Sears spent much of 2014 and 2015 selling off portions of its balance sheet; namely, Lands' End and its stake in Sears Canada, one of the biggest e-commerce players in Canada, with C$505 million in sales in 2015—more than Walmart and others who had begun pushing aggressively into online sales, such as Canadian Tire. Sears stated that the company was looking to focus on becoming a more tech-driven retailer. Sears' CEO and top shareholder said the sell-off of key assets in the last year had given the retailer the money it needs to speed up its transformation. Sears Holdings had lost a total of US$7 billion in the four years to 2015. In part, the retailer was trying to curb losses by using a loyalty program called Shop Your Way. Sears believed the membership scheme would enhance repeat business and customer loyalty in the long term.
In 2015, Sears Holdings spun off 235 Sears and Kmart properties into a real estate investment trust called Seritage Growth Properties. In September 2016, Sears Holdings terminated 17 Kmart store leases and paid Seritage a termination fee. Lampert is also chairman and largest shareholder in Seritage. Seritage Growth Properties is controlled by ESL Investments.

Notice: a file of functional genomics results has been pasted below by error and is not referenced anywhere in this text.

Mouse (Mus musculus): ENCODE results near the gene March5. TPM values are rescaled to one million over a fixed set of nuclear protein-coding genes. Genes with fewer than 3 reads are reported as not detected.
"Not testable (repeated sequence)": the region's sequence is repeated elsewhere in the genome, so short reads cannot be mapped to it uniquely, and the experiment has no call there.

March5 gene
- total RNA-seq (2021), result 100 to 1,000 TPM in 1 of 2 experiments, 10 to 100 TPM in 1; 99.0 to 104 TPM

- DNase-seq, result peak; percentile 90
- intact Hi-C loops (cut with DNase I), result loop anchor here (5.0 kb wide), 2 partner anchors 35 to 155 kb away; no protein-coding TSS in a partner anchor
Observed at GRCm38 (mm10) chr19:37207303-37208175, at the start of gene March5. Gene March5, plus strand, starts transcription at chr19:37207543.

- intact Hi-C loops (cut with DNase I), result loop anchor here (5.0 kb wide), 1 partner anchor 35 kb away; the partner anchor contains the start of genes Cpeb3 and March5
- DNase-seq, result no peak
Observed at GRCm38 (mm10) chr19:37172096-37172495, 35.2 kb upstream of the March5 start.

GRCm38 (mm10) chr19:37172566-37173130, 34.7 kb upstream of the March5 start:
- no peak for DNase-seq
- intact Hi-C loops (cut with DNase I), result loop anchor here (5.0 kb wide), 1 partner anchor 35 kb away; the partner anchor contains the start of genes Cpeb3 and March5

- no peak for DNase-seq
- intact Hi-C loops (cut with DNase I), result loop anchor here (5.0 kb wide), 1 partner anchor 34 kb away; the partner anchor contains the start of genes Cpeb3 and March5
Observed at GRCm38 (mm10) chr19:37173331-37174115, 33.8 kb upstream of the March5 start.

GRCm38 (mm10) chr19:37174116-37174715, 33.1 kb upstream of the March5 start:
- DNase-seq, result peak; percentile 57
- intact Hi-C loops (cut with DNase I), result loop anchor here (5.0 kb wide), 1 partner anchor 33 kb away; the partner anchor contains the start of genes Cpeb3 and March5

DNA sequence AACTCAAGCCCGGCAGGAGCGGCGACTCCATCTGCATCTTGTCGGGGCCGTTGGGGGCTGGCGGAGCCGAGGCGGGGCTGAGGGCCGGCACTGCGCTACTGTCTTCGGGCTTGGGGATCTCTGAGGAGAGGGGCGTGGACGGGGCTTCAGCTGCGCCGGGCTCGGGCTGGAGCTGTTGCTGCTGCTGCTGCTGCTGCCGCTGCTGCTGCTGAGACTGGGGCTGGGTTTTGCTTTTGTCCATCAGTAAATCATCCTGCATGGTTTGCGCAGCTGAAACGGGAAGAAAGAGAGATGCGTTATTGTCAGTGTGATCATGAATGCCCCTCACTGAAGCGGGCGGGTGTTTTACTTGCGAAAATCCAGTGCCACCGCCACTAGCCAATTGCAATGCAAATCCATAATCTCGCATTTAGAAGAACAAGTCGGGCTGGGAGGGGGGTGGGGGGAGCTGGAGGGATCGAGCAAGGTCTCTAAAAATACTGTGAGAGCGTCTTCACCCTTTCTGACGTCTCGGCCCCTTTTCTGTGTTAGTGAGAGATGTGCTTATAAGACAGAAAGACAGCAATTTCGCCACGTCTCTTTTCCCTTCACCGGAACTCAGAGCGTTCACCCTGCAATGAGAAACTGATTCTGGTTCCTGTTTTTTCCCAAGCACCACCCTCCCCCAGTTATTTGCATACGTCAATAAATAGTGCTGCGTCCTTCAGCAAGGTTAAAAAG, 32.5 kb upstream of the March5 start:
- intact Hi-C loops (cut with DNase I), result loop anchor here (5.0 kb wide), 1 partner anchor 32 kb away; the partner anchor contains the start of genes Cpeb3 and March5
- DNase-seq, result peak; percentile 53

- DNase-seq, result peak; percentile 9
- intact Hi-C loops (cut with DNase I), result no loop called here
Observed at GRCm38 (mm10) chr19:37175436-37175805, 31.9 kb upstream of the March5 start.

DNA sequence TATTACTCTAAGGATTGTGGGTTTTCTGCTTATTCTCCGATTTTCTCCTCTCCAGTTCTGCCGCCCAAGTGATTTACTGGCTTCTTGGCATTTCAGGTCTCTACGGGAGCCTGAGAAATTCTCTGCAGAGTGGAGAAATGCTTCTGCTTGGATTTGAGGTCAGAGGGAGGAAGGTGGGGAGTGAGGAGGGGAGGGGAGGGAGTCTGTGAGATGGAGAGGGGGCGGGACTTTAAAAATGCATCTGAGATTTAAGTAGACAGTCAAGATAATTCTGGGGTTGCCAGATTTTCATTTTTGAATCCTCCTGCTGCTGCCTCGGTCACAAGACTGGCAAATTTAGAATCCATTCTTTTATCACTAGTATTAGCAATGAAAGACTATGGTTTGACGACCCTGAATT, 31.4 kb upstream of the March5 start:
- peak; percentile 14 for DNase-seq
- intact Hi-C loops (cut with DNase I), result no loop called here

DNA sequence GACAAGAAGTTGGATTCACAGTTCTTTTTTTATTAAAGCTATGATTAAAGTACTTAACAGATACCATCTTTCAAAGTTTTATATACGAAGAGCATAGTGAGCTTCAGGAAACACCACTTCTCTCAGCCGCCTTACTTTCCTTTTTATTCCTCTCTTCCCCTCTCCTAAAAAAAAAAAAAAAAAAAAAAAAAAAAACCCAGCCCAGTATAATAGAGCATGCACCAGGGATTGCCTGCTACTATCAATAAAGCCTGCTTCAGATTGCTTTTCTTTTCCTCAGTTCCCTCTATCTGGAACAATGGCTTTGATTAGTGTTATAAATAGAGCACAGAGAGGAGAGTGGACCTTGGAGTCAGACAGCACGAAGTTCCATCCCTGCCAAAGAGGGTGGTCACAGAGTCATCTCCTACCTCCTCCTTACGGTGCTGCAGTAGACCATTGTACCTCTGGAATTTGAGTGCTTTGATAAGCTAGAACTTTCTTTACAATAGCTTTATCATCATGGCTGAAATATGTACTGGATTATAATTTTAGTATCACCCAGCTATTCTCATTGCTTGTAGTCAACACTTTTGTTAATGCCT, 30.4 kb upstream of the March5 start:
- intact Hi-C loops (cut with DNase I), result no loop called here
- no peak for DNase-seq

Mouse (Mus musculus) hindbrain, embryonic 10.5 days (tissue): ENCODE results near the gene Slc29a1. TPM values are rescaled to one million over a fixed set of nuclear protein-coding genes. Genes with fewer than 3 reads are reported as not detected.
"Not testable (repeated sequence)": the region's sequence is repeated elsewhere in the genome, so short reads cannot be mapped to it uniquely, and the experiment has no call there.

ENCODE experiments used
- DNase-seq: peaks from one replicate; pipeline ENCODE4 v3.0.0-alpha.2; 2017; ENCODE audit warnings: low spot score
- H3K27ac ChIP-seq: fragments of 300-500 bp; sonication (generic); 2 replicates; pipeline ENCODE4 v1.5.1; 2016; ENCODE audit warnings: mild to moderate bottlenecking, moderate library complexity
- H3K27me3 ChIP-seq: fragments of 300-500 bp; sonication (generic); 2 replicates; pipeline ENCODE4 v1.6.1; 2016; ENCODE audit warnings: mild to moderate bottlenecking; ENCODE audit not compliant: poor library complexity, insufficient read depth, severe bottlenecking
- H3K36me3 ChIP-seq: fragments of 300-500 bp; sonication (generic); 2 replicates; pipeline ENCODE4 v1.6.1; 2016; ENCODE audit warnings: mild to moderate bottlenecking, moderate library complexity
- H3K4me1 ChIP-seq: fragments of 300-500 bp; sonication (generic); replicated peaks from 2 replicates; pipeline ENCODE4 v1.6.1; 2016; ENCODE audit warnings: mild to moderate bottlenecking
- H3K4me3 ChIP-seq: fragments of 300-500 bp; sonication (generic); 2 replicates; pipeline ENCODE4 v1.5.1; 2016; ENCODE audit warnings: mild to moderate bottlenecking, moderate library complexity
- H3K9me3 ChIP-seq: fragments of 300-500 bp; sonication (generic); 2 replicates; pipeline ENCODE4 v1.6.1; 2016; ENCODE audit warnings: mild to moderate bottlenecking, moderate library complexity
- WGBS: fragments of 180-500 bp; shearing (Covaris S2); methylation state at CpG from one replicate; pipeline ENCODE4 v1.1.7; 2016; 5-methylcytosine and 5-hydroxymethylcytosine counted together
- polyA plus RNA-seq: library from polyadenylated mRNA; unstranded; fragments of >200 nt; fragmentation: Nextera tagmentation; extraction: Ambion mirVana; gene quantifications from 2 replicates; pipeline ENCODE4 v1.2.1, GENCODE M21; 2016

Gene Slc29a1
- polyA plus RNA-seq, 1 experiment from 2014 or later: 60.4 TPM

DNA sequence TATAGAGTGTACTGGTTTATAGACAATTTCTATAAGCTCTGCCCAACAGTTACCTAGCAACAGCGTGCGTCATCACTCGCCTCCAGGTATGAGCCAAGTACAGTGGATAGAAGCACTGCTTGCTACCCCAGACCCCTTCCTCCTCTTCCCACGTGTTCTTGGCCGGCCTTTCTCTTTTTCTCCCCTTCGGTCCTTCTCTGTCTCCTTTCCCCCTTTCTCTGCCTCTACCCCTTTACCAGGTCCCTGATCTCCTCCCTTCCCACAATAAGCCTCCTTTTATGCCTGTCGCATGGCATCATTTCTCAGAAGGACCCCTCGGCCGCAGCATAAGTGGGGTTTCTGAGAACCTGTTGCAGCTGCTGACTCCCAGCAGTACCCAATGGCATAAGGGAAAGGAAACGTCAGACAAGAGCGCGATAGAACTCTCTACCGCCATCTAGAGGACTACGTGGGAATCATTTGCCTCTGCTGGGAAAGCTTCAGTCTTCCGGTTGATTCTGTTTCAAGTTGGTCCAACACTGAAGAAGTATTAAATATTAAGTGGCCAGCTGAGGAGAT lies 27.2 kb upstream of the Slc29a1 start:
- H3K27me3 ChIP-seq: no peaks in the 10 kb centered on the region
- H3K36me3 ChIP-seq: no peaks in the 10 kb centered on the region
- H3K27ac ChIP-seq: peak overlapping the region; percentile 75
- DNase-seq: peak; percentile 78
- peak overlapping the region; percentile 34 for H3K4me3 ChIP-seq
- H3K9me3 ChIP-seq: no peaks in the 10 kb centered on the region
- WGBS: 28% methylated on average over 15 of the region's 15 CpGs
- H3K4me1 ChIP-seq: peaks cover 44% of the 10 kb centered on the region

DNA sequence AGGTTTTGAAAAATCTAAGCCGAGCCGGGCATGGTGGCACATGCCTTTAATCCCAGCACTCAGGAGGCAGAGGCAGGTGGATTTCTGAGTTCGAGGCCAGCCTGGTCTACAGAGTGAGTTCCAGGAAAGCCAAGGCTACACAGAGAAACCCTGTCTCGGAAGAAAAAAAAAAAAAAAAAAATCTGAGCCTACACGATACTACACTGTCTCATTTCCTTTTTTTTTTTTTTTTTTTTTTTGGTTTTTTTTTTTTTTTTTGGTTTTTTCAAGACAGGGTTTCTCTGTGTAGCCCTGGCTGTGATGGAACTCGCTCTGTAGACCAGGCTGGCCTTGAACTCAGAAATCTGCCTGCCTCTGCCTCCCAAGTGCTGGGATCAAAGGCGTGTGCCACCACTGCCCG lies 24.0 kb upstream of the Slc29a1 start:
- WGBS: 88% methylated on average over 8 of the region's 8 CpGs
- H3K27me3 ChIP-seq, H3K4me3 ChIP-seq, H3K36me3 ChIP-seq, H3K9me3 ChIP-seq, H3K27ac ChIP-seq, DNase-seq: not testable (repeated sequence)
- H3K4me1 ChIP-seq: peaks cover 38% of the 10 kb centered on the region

In October 2016, Moody's Investor Services downgraded Sears to speculative grade liquidity rating, and predicted that Sears was expected to have to rely on external financing and monetization of its alternative assets, according to Moody's VP Christina Boni.
In late 2016 and early 2017, some significant steps were taken by Edward Lampert, president, chief executive officer and top shareholder of Sears Holding Corp. Lampert, with personal assets estimated at US$2 billion, is also the founder and manager of the hedge fund ESL Investments Inc. He provided an additional loan of US$500 million to the company and said he would provide letters of credit to Sears for additional amounts, reportedly totaling US$200 million and possibly increasing to a half-billion dollars in the future.
Lampert also concluded an arrangement that sold the Craftsman brand to Stanley Black & Decker Inc. for approximately US$900 million. During this period, the company also announced that it would close 150 stores (109 Kmart and 41 Sears outlets), in an attempt to cut its losses after a decline in sales of 12 to 13 percent during the holiday shopping season and the largest quarterly loss since 2013. Matt McGinley, an analyst at Evercore ISI, stated, "In the long run, the cash isn't likely to change the company's course. ... I don't think there is any viable path to any sort of profitability."